Mariners rally, then fall apart
After scrambling back to tie, the Mariners went to left-hander Charlie Furbush, who hadn’t allowed a run since mid-May.
Two outs into the ninth inning, Baltimore’s Robert Andino homered deep into the Orioles bullpen, and the Mariners had another of their patented close-game losses, this one 5-4.
“It happens,” Furbush said afterward. “I threw him a two-seamer that stayed flat. It was supposed to sink and didn’t. I didn’t get it done.”
From the outset, this game was a pitchers delight, a cold night at Safeco Field where many of the 16,270 fans wore heavy coats — and hitters wanted nothing do with fastballs in on their hands.
In five innings, All-Star Felix Hernandez struck out eight Orioles, didn’t allow a run and was out-pitched by 26-year-old left-hander Wei-Yin Chen, who hadn’t allowed a base runner over the same span.
“It was a pretty emotional game, a lot of back and forth,” manager Eric Wedge said. “Felix pitched well until the sixth inning and then his pitches flattened out. He threw well …”
And Chen threw better, because Chen was perfect after six innings.
A team that had been patient all night against Hernandez suddenly changed tactics in the sixth inning, not waiting on the count to be in their favor — and they banged out five hits.
“They started swinging at the first pitch and staying up the middle,” Hernandez said. “They weren’t bad pitches, either. I left one over the middle to Chris Davis, but Adam Jones, Matt Wieters, those were good pitches .
“They just got me, and that was the ball game, right there.”
A scoreless tie became a 4-0 Baltimore lead, and Wedge went to his bullpen while watching Chen take a perfect game into the seventh inning.
“It’s right up there for everyone to see,” Wedge said. “You don’t want something like that going deep into the game, because with each and every out it gets that much tougher.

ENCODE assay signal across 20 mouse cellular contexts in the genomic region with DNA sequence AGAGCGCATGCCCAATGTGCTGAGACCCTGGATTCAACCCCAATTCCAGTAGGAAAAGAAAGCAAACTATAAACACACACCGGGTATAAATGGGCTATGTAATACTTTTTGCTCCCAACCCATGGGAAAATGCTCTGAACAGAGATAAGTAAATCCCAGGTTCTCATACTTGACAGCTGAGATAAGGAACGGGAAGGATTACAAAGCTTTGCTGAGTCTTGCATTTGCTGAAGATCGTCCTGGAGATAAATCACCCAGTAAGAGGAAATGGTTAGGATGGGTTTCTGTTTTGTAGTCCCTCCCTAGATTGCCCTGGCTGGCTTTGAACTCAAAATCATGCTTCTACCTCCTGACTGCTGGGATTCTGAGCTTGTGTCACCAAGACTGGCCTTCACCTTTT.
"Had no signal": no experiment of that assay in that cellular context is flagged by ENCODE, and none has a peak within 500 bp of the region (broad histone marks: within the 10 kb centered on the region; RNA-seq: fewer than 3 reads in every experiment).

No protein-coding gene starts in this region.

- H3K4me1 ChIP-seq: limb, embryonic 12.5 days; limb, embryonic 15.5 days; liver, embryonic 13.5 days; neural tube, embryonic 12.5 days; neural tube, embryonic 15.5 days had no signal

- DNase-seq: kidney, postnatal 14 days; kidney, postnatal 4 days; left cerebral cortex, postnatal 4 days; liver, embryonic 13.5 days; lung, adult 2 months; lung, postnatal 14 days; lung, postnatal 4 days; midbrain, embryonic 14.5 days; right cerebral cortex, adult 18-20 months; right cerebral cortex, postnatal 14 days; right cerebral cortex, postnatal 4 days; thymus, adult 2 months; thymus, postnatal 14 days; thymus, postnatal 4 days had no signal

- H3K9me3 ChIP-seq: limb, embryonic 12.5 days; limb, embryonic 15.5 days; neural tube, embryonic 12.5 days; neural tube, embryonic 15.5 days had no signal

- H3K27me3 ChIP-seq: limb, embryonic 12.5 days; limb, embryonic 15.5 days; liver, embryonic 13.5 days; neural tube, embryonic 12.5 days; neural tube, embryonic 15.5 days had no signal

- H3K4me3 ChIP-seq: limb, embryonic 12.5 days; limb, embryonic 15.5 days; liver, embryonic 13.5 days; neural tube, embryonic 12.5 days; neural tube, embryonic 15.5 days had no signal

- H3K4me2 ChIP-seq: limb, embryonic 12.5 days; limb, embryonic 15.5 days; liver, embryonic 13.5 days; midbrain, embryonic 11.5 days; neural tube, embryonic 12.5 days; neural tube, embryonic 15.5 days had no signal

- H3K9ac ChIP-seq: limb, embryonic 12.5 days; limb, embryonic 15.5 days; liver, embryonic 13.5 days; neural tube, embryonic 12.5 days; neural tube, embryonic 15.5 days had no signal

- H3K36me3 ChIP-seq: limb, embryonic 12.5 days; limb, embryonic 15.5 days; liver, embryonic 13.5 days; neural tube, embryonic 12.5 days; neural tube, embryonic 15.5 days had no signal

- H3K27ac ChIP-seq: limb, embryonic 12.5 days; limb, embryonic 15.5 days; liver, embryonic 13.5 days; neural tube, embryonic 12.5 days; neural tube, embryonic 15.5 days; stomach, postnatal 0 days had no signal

“Casper Wells got us off the hook.”
One out into the seventh inning, after Chen had retired 19 consecutive batters, Wells ended that string with a long home run to left field, his third of the season.
An inning later, the Mariners broke through again.
A one-out double for Michael Saunders, an RBI single by Justin Smoak, a single by Dustin Ackley and then — pinch-hitting — a John Jaso RBI single.
With two outs, the Mariners loaded the bases when Wells was hit by a pitch, and Kyle Seager drew the walk to force in the tying run.
Against submariner Darren O’Day, Jesus Montero struck out.
Still, the crowd cheered the rally and, afterward, so did Wedge.
“That was a lot of fight we showed, and we came back to tie it,” Wedge said. “You see positves. You see toughness. We just couldn’t push ahead and they came back and beat us.
“Furbush has been fantastic for us, and tonight we went to him because (Tom) Wilhelmsen was down. He’d pitched in three straight games.”
Furbush entered with a streak of 222⁄3 consecutive scoreless innings, the third largest such streak by a reliever in franchise history. He wouldn’t second-guess the pitch, just the execution.
“It was the pitch I wanted, and I was committed to it,” Furbush said. “It just didn’t move like I wanted.”
It was the fourth loss on this home stand by one run, and while the Mariners can be pleased they’re playing close games, they’d be even more pleased to win more of them.
Hernandez won one in his last start, a 1-0 complete-game victory that came on the final swing of the night against Boston — after he’d thrown 128 pitches.
“We wanted to keep him between 90-100 pitches tonight,” Wedge said. “When we let him go last time, we knew we’d have to monitor him tonight. He still felt good, his pitches just flattened out a bit that last inning.”
Hernandez wouldn’t use it as an excuse.
“I felt good, I felt strong, they just hit me that inning,” he said.
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